Social spatiality: some rudimentary thoughts on the epistemology of Benno Werlen
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Strohmayer, U. (2014) 'Social spatiality: some rudimentary thoughts on the epistemology of Benno Werlen'. Geographica Helvetica, 69 :139-143.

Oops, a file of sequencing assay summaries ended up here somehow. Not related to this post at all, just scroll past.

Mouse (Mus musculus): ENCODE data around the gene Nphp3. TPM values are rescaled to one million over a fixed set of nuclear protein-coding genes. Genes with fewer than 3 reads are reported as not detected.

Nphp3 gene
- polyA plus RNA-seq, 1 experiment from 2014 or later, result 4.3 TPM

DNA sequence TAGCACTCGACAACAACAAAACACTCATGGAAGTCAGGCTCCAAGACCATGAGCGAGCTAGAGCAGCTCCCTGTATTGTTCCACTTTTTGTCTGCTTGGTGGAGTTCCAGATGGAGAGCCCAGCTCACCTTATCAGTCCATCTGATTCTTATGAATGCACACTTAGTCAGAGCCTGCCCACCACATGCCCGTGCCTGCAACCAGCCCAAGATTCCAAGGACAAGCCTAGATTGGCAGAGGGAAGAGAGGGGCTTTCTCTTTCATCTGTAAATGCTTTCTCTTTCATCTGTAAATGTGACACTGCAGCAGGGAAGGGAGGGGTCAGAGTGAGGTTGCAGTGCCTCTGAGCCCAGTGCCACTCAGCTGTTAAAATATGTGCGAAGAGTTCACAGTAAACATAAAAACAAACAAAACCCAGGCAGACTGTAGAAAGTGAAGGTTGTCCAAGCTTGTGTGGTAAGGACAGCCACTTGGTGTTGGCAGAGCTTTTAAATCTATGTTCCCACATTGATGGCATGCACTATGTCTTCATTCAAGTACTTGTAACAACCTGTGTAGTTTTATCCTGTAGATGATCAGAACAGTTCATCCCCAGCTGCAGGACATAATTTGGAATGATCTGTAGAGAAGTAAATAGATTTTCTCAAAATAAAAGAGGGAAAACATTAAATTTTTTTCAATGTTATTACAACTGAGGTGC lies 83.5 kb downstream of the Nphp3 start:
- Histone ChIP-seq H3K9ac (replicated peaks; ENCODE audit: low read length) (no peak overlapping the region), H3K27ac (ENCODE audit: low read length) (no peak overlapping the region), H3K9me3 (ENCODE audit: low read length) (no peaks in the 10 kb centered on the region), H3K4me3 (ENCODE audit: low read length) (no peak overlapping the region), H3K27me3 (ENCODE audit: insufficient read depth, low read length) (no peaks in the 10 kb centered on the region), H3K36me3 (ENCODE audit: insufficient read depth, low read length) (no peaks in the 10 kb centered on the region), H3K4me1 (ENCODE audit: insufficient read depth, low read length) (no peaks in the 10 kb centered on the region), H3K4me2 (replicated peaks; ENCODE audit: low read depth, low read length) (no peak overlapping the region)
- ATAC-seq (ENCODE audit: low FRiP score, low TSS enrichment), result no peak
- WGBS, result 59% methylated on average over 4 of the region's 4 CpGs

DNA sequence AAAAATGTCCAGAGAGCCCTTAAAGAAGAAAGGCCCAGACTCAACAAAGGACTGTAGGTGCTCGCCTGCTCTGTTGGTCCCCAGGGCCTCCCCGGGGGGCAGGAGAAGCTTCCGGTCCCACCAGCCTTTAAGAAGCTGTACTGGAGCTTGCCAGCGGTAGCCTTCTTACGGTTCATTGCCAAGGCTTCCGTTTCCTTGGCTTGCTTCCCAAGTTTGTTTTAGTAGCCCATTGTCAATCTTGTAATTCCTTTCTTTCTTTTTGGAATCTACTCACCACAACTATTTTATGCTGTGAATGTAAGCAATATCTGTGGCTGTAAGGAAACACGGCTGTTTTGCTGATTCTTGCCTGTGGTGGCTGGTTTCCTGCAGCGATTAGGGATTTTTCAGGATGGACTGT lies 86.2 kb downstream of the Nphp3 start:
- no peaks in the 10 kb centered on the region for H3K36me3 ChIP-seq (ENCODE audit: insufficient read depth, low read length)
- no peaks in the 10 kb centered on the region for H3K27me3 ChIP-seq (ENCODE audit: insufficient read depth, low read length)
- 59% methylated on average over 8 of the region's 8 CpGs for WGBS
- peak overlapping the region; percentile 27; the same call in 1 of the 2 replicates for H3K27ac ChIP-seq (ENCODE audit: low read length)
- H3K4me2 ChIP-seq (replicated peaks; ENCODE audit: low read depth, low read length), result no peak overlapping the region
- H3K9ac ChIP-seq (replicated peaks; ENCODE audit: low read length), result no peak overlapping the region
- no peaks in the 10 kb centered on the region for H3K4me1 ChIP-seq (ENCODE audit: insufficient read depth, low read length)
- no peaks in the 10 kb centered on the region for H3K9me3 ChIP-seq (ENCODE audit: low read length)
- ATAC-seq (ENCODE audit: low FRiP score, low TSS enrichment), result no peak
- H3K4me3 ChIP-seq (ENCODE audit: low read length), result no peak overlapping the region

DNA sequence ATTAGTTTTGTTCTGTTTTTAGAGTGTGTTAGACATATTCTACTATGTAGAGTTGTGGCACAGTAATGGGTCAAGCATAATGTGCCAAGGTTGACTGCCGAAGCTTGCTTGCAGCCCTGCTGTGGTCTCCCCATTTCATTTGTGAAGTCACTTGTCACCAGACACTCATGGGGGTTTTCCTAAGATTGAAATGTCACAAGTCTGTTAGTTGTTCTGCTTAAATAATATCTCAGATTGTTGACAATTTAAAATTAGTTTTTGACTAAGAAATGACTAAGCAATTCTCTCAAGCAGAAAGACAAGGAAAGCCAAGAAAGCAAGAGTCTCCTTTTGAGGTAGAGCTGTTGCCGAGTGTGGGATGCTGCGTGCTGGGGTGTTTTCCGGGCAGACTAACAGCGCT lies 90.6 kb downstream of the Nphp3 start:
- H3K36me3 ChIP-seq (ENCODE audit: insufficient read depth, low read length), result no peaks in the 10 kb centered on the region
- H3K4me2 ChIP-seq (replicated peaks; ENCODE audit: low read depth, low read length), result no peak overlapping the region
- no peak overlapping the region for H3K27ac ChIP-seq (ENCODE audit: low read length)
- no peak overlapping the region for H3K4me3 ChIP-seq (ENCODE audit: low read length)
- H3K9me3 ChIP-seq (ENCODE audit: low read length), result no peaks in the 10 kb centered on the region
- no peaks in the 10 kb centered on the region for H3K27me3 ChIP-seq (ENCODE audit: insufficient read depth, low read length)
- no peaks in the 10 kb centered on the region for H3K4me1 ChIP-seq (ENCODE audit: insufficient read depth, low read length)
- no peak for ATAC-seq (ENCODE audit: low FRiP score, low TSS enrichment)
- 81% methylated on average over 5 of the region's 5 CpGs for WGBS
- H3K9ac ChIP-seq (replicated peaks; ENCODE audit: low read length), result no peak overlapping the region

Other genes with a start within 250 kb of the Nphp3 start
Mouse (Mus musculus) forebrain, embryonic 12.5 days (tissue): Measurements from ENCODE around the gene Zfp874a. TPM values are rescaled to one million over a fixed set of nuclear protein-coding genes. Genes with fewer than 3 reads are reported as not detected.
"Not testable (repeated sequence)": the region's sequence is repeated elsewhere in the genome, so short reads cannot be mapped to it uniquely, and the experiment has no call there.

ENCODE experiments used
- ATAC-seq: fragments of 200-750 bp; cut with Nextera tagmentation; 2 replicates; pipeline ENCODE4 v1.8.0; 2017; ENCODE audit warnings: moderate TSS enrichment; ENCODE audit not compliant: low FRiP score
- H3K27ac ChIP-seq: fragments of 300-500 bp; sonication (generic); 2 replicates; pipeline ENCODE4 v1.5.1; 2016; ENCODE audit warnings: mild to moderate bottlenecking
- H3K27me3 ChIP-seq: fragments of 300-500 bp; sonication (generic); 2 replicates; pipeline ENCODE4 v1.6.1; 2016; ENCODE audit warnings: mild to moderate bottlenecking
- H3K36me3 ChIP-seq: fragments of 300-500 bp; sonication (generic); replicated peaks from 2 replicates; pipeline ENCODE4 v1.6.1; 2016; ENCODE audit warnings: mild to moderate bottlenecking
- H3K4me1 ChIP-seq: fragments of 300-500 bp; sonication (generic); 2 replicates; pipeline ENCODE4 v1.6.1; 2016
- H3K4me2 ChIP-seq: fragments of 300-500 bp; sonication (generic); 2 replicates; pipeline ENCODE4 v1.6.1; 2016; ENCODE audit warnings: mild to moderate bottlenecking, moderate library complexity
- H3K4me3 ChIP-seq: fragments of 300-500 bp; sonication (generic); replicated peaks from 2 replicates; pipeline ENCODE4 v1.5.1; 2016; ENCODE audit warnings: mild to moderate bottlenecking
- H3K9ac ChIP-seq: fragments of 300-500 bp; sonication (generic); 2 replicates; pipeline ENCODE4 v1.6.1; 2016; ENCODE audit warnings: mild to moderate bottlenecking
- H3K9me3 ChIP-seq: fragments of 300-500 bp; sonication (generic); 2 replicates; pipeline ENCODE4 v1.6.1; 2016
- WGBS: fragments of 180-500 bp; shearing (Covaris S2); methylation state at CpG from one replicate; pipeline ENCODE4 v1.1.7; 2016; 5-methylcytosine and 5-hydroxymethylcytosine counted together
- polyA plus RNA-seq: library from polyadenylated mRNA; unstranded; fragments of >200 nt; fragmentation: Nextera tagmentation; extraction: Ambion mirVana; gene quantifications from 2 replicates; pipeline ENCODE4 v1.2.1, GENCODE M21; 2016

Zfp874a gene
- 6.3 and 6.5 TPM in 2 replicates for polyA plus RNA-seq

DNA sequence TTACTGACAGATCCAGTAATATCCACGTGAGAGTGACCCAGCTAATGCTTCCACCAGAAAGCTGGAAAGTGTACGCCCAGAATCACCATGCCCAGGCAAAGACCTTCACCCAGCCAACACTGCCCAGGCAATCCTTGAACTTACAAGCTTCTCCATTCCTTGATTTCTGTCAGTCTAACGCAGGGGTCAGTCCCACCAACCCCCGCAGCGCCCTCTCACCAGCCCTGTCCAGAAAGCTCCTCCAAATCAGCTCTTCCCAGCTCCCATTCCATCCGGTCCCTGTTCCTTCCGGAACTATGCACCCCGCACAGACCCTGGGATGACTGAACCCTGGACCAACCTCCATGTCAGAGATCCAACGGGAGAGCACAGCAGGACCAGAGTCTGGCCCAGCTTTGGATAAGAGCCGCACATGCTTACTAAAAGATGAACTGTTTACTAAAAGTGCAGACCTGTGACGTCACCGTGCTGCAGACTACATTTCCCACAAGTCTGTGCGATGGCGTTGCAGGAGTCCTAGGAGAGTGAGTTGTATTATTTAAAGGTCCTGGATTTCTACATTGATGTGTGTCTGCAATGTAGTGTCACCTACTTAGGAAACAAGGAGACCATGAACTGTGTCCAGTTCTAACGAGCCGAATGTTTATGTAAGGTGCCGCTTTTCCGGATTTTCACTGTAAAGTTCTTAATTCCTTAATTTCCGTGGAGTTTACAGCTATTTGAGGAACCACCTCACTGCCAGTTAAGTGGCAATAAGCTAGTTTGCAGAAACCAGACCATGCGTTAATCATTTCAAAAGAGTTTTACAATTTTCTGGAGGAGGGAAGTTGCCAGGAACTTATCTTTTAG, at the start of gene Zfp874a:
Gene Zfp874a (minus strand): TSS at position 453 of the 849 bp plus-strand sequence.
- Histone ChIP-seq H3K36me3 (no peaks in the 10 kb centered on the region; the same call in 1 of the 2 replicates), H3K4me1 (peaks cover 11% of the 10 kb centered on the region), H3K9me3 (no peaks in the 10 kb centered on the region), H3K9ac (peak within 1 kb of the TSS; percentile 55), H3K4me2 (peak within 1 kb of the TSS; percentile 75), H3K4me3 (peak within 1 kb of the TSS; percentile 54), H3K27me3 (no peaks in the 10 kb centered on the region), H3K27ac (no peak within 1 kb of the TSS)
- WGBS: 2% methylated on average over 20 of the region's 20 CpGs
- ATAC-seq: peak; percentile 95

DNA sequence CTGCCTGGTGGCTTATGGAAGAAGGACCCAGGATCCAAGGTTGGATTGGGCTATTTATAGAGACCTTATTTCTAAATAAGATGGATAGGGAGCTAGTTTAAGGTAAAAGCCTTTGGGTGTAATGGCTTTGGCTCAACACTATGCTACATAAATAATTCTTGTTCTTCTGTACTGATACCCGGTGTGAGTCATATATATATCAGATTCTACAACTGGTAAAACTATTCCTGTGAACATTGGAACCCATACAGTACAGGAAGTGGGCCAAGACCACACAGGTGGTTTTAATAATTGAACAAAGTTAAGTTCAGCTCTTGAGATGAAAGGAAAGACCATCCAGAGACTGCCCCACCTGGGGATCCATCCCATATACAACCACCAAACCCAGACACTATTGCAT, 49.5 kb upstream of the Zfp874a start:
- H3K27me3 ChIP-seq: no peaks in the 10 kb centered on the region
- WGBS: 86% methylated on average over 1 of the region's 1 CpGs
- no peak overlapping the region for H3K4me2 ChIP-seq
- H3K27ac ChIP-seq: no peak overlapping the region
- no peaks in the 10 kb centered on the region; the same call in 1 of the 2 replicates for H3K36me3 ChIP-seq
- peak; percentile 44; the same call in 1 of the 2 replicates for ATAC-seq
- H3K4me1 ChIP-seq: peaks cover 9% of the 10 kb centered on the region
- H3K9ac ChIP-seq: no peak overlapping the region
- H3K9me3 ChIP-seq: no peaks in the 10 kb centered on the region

Benno Werlen requires no introduction to readers of Geographica Helvetica: arguably the most internationally resonating of names amongst Swiss human geographers writing today, the Jena-based social geographer has not only published prolifically over the course of the last three decades (with arguably one of his first position-embracing papers published in the pages of this journal; see Werlen, 1986), he has furthermore left a considerable imprint on the next generation of theoretically aware human geographers expressing their ideas through the medium of German today. Significantly, this influence extends beyond the often ritualistic invocation of a name and makes itself felt in the tacit acceptance of basic premises, academic tactics and research programmes. Since 2005, much of the ensuing research has found a home in the Sozialgeographische Bibliothek, a series of books edited by Werlen for the Franz Steiner Verlag, which both expresses and solidifies the grasp of his influence within German-speaking human geography today. And while it would be premature to speak of pilgrimages that mount the lofty heights towards Werlen’s apartment in the centre of one of Germany’s oldest university towns, I gladly admit to being no stranger to Werlen’s famous hospitality in Jena myself. Thankfully though, the gregariousness encountered when meeting Benno Werlen is matched by an ever-present invitation to discuss, debate and challenge whichever idea is accorded centre stage on the day. The present contribution to the Interfaces section of Geographica Helvetica was written as an homage to this invitation.
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